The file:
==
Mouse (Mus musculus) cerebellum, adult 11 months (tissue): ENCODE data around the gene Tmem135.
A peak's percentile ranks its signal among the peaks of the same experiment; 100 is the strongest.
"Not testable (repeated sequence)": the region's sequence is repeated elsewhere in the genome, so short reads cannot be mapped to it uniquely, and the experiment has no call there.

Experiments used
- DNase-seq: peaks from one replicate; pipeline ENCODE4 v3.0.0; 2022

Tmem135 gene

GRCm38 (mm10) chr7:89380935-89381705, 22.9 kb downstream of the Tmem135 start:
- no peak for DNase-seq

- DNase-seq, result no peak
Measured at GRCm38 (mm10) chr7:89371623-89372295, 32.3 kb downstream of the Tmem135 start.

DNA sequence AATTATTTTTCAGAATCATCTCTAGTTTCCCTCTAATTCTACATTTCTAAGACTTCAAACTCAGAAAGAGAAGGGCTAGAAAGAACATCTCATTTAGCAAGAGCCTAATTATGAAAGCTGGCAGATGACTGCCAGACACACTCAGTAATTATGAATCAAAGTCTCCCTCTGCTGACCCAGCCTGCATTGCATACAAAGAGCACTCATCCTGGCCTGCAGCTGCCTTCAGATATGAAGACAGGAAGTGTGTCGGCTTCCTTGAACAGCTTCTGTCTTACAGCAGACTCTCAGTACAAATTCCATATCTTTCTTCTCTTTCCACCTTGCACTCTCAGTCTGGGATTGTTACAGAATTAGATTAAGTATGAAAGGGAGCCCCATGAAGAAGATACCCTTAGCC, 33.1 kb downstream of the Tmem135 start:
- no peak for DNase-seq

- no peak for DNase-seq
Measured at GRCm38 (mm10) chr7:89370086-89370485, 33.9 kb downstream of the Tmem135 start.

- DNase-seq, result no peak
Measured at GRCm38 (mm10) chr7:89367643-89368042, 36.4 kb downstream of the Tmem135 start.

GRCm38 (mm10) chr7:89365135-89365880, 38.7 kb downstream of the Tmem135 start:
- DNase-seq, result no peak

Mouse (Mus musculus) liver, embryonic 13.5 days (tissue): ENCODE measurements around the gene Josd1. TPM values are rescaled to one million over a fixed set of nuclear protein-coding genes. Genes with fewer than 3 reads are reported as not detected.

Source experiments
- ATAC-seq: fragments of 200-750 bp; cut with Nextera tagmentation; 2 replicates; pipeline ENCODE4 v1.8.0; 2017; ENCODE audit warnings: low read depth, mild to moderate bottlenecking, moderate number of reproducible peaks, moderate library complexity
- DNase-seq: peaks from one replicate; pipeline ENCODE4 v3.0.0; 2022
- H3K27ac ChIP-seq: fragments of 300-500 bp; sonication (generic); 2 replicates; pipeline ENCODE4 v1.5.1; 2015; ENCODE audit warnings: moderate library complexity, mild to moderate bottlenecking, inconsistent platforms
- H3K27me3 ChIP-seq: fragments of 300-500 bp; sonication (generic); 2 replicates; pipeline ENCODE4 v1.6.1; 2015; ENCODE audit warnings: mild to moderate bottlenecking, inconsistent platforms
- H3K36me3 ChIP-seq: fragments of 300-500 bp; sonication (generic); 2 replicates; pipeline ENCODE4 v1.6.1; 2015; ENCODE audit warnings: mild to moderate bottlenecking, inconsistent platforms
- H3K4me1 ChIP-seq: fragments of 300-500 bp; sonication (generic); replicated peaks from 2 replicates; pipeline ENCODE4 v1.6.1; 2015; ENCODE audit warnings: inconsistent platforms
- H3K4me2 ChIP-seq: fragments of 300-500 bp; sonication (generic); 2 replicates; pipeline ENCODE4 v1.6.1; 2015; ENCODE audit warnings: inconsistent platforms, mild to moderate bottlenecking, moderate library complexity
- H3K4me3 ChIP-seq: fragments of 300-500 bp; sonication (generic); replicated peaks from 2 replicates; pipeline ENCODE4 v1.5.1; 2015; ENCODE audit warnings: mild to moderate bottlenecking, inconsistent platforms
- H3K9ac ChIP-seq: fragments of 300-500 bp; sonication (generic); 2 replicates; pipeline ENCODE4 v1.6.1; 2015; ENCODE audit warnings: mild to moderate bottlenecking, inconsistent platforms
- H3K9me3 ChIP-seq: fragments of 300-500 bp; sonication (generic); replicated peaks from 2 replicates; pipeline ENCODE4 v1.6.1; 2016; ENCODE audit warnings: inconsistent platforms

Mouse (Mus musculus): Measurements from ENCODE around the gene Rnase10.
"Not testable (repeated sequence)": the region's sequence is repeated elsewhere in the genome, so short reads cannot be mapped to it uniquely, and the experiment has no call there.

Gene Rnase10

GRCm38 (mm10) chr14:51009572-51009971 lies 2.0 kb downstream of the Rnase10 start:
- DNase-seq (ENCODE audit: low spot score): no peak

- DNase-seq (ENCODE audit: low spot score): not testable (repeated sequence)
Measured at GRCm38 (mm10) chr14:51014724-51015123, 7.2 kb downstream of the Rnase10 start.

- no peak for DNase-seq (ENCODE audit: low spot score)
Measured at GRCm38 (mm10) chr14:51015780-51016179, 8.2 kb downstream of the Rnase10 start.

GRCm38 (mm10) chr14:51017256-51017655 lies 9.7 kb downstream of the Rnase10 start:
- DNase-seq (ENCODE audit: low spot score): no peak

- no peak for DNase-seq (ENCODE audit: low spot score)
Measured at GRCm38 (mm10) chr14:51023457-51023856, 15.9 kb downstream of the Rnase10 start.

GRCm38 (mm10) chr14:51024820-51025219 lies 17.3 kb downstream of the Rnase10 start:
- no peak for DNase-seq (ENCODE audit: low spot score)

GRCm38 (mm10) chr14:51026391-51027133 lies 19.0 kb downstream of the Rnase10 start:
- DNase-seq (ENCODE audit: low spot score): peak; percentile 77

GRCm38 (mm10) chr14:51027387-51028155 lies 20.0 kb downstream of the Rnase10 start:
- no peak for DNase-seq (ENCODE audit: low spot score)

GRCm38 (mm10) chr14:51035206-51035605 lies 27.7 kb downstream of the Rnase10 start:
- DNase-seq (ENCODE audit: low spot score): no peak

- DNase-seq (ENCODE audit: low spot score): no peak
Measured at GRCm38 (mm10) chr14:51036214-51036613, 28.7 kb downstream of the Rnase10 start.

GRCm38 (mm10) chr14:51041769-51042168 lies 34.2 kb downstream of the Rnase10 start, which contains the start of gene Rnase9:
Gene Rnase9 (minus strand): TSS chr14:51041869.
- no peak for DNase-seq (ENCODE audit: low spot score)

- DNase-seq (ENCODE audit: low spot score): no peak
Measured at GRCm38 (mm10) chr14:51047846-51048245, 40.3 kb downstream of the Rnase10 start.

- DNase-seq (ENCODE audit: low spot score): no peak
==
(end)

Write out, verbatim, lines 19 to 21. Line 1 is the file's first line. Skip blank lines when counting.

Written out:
Mouse (Mus musculus) liver, embryonic 13.5 days (tissue): ENCODE measurements around the gene Josd1. TPM values are rescaled to one million over a fixed set of nuclear protein-coding genes. Genes with fewer than 3 reads are reported as not detected.

Source experiments
- ATAC-seq: fragments of 200-750 bp; cut with Nextera tagmentation; 2 replicates; pipeline ENCODE4 v1.8.0; 2017; ENCODE audit warnings: low read depth, mild to moderate bottlenecking, moderate number of reproducible peaks, moderate library complexity